More than one third of Scots do not give cyclists enough room when overtaking

More than a third of people in Scotland do not always leave the correct 1.5 metres when overtaking cyclists, according to a new campaign.

By Emma O'Neill
Monday, 6th July 2020, 8:06 am
Updated Monday, 6th July 2020, 8:06 am
It is recommended that when on roads, drivers give cyclists 1.5m of space when passing
It is recommended that when on roads, drivers give cyclists 1.5m of space when passing

The Cycling Scotland road safety campaign survey of more than 1,500 adults found that 80 per cent of people find it "frustrating" to overtake cyclists.

Two thirds of people do not realise they could get three points on their license for driving too close to cyclists.

Careless overtaking is classed as dangerous driving and can result in three points and an £100 fine.

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Close passes are an everyday experience for people cycling according to the Near Miss Project, with data suggesting every year people who regularly cycle will "experience an event that is so frightening that it alone makes them consider giving up cycling."

Road safety statistics also shows that every week, on average, three cyclists suffer serious, life-changing injuries, usually from a collision with a vehicle.

Since lockdown, there has been a 77 per cent increase in people taking up cycling, with Cycling Scotland chief executive Keith Irving saying the safety campaign, which launched on Monday, is more important than ever.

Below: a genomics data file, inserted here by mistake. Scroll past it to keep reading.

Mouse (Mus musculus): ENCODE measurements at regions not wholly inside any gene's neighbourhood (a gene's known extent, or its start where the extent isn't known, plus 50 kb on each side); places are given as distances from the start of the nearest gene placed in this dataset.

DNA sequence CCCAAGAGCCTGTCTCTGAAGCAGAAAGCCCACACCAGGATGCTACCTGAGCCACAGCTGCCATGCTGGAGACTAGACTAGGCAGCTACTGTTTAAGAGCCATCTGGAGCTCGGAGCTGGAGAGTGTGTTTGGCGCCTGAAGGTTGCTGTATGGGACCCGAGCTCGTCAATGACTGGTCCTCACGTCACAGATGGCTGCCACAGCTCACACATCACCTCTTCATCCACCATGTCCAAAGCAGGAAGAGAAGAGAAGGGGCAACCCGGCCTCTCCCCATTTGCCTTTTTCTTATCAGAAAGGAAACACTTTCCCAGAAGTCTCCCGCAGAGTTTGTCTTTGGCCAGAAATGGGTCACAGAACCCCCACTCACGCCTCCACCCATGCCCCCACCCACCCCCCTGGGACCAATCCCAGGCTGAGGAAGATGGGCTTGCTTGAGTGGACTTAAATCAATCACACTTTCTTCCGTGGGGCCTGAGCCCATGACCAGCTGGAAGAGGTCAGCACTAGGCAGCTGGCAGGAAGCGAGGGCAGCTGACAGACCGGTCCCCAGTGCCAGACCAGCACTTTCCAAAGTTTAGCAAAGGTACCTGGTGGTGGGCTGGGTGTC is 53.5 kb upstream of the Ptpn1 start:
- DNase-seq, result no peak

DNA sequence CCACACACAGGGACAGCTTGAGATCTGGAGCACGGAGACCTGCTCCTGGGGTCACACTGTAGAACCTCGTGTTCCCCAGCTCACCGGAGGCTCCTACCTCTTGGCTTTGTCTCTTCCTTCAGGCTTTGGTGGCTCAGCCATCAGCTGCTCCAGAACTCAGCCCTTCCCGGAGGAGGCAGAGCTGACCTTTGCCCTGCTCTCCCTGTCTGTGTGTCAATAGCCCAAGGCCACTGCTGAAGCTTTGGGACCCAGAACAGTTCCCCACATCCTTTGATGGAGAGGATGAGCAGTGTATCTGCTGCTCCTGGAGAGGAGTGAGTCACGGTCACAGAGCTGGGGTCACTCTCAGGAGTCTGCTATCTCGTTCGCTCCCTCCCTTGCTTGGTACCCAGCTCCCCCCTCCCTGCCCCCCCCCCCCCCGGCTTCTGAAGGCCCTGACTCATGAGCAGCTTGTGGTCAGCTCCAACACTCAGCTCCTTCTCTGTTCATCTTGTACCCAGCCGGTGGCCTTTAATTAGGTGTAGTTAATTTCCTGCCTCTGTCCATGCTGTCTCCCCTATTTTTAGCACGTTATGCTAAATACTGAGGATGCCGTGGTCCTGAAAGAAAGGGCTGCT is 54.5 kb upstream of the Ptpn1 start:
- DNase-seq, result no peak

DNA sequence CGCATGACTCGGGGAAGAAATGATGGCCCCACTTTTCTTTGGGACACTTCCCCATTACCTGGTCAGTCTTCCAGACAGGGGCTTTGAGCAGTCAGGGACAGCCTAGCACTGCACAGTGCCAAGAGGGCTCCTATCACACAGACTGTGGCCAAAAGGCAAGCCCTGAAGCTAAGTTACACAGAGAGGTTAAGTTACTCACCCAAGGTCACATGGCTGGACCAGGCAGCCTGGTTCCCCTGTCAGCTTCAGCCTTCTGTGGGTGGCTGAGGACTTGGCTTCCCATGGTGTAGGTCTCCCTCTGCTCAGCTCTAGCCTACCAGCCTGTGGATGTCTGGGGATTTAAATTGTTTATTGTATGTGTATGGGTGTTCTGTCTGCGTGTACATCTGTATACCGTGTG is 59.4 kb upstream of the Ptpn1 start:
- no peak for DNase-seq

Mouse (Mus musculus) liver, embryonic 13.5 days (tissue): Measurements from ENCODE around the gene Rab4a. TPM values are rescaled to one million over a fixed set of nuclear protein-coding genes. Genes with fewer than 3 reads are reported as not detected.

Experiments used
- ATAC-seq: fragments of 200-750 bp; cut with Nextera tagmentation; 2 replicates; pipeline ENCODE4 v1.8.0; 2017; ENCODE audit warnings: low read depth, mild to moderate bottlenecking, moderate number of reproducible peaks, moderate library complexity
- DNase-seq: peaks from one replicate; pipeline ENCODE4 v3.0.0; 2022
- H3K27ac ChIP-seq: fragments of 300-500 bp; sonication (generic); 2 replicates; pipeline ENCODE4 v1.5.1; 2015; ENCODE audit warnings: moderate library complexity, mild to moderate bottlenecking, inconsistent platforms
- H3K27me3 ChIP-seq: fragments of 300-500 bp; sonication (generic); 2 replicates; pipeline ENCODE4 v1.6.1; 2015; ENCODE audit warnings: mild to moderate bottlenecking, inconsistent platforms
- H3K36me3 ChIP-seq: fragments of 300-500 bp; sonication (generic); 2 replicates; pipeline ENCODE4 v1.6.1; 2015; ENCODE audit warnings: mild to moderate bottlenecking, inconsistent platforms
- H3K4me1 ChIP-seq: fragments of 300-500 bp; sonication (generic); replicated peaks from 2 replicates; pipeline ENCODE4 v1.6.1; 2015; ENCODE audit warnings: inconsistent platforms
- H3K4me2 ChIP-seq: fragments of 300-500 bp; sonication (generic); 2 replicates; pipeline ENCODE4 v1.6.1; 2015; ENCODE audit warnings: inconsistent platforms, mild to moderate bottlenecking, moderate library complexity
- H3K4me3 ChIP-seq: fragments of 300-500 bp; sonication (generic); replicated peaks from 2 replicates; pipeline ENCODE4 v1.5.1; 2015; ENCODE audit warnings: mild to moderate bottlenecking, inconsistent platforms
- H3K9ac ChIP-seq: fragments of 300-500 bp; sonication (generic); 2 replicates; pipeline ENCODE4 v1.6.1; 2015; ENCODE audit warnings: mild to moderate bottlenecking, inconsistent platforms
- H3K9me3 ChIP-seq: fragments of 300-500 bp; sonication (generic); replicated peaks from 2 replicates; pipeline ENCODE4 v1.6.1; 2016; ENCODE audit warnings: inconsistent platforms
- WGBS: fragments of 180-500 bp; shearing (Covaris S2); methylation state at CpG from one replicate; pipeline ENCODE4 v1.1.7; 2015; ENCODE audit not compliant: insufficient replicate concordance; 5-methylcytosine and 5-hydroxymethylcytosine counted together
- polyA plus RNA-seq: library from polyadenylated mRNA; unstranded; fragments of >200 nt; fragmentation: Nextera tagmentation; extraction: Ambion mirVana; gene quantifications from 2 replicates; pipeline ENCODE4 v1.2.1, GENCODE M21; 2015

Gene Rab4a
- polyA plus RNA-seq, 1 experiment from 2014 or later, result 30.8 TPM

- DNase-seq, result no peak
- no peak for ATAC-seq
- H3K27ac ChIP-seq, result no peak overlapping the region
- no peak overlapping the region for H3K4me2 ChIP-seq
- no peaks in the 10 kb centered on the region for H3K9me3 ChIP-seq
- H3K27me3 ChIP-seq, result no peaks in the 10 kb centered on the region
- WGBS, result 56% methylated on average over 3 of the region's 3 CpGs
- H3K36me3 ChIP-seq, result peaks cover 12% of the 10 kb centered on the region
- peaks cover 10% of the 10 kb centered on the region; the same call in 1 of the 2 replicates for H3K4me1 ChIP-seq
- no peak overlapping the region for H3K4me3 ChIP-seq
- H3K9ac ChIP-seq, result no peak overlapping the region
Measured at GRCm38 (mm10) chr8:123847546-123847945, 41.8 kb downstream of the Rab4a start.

He said: "Cycling reduces our carbon footprint, improves our air quality and is fantastic for the nation's health, and for those reasons we have to make sure this renewed enthusiasm for cycling continues and expands.

"People driving need to be aware of vulnerable road users around them and give at least a car's width and even more when passing at higher speeds.

"Often that means waiting at a safe distance until there is space to pass.

"Many people don't realise that driving too close to someone is damaging even when no contact is made and can put people off cycling. Concern about road safety is also the main reason people don't get back on their bike."

Cabinet Secretary for Transport, Infrastructure and Connectivity Michael Matheson said: "We know that perceptions around road safety remain a barrier to people getting on their bikes.

"Across Scotland, we're building protected infrastructure to remove cyclists from traffic and will continue to do so by supporting local authorities.

"At the same time, road safety campaigns, such as this campaign from Cycling Scotland, remain vitally important to spark conversations, encourage new thinking and change behaviours."

Police Scotland head of road policing, Chief Superintendent Louise Blakelock, said that road safety remained a priority.

She added: "Since the coronavirus lockdown, we have seen an increase in the number of people using our roads for cycling. Now more than ever, we urge motorists to give cyclists, and other vulnerable road users, especially children, plenty of space.

"There is room for everyone and we encourage all road users to show consideration and respect for the safety of each other. We all have a duty to make our roads a safer place."